President Obama’s budget for 2013 is pure Obama. How do we know? Paul Ryan, the House Budget Committee chairman, was once asked how to become a budget expert. “You have to read the budget,” he said. To know Obama, it’s similar. You have to read the speeches and look over the budgets.

For the past year, they’ve told the same story. No, the real Obama is not a pragmatist or a frustrated moderate or a well-intentioned but weak politician forced by political circumstances to take positions he’d rather not. Only sympathizers, notably media types, believe any of those notions.

The truth is not hidden. One merely has to digest the new budget Obama unveiled last week, his budget last year, and his four major speeches since last April, and the real Obama comes into focus. He turns out to be a left-wing progressive who rejects many of the mainstream political and economic ideas of post-World War II America.

This is not an entirely new take on Obama. Others have identified him as such, Stanley Kurtz in particular. What’s new is that Obama has been so revealing in his own words. Only occasionally do you have to read between the lines to discover what he truly thinks.

I’ve gleaned his views from the two budgets and from the “reducing the budget” speech in April 2011, the address to a special session of Congress on jobs in September 2011, the speech at Osawatomie, Kansas, last December, and the State of the Union address last month. Here’s what the president not only believes but is committed to:

(1) America is an unjust and deeply unfair country. “The basic bargain that made this country great has eroded,” Obama said at Osawatomie. “Hard work [has] stopped paying off for too many people. Fewer and fewer of the folks who contributed to the success of our economy actually benefited from that success.”

If he’d said that only once, it would be unremarkable and hardly central to his thinking. But he’s emphasized it in speech after speech. Americans “have seen the decks too often stacked against them,” he said in the jobs speech to Congress. The recession “left innocent, hard-working Americans holding the bag,” Obama declared in the State of the Union.

(2) A looming debt crisis? Forget it. Obama hardly mentioned the deficit or the national debt in the State of the Union, though his budget has a $1.3 trillion deficit, and the debt is rising past $16 trillion into a fiscal danger zone. If he’s worried, he hasn’t let on in any serious way.

(3) Government spending is better at spurring the economy than private investment. “Yes, business and not government will always be the prime generator of good jobs,” he said at Osawatomie. That was lip service. He took it away in the next sentence. “As a nation, we’ve always come together, through our government, to help create the conditions where both workers and businesses can succeed.” The key phrase was “through our government,” which for Obama means Washington-directed programs, not incentives for private investment.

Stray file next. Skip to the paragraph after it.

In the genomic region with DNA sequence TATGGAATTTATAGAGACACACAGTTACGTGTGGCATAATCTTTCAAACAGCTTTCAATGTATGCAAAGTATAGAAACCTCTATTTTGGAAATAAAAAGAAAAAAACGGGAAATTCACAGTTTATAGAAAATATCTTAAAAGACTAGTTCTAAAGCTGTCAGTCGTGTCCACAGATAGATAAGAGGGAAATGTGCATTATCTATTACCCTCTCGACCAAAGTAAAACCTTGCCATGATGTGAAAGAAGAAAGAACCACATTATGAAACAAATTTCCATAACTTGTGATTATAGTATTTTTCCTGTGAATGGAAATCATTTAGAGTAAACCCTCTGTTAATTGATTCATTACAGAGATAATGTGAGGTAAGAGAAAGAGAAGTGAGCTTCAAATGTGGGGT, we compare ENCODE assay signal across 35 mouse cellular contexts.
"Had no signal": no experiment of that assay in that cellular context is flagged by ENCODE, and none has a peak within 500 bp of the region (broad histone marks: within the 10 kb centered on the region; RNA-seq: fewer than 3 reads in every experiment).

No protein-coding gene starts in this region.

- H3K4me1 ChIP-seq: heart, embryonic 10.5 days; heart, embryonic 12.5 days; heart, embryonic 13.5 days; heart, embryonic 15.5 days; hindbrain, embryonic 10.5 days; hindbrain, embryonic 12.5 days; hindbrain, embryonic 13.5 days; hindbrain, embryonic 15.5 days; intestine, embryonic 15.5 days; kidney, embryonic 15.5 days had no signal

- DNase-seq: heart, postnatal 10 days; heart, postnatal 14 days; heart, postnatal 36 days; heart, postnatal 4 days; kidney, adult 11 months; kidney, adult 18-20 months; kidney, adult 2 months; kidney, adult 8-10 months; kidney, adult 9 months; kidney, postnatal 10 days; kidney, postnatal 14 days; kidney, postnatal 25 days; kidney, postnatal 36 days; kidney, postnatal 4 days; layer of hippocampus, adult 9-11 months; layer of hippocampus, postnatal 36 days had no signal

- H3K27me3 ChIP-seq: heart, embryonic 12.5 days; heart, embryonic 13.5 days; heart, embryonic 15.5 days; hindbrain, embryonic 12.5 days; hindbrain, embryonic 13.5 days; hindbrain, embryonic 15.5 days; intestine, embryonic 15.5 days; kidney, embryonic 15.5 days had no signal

(4) Tax reform should flush loopholes and special breaks out of the tax code, broaden the base, and raise tax rates for the well-to-do. This isn’t bipartisan tax reform in which cutting income tax rates for everyone is one of the most important aspects—far from it.

(5) When the rich get richer, the middle class and poor get worse off. Obama often mentions the middle class and the poor one after the other. He doesn’t claim a cause and effect. But the implication is there’s at least a correlation. You don’t get prosperity for the few without declining prospects for the many. Obama doesn’t believe in a growing economic pie.

(6) Conservative, free market economics is a plague. Obama describes it as an economic system that tells Americans, “You’re on your own.” In his view, it consists of cutting taxes for the rich and gutting regulations of every kind.

Even worse, Obama said at Osawatomie, “it doesn’t work. It has never worked. It didn’t work when it was tried in the decade before the Great Depression. It’s not what led to the incredible postwar booms of the 50s and 60s.” Nor did it work in the 2000s, he said. “Understand, it’s not as if we haven’t tried this theory.” But he didn’t mention the Reagan years, when the economy recovered from a recession and boomed.

(7) Medicare and Medicaid are not big problems. The huge deficits they are projected to generate can be handled by “modest adjustments,” he said in the jobs speech. The president’s fiscal commission headed by Erskine Bowles and Alan Simpson thought otherwise. Ryan calls the two programs the chief “debt drivers.” Without Medicare, Medicaid, Social Security, and unemployment benefits, Obama said in April, “We would not be a great country.”

(8) The investor class is not tax sensitive. Raise the rates on income, capital gains, and dividends, impose a minimum income tax rate on millionaires of 30 percent, and it won’t change their financial behavior. After all, they’re rich.

That’s a small sampling of what Obama thinks. And there’s one more thing. At the National Prayer Breakfast on February 2, the president gave his policies a special WWJD blessing. He’s only trying to do, he said, what Jesus would do if He were here.

Fred Barnes is executive editor of The Weekly Standard.

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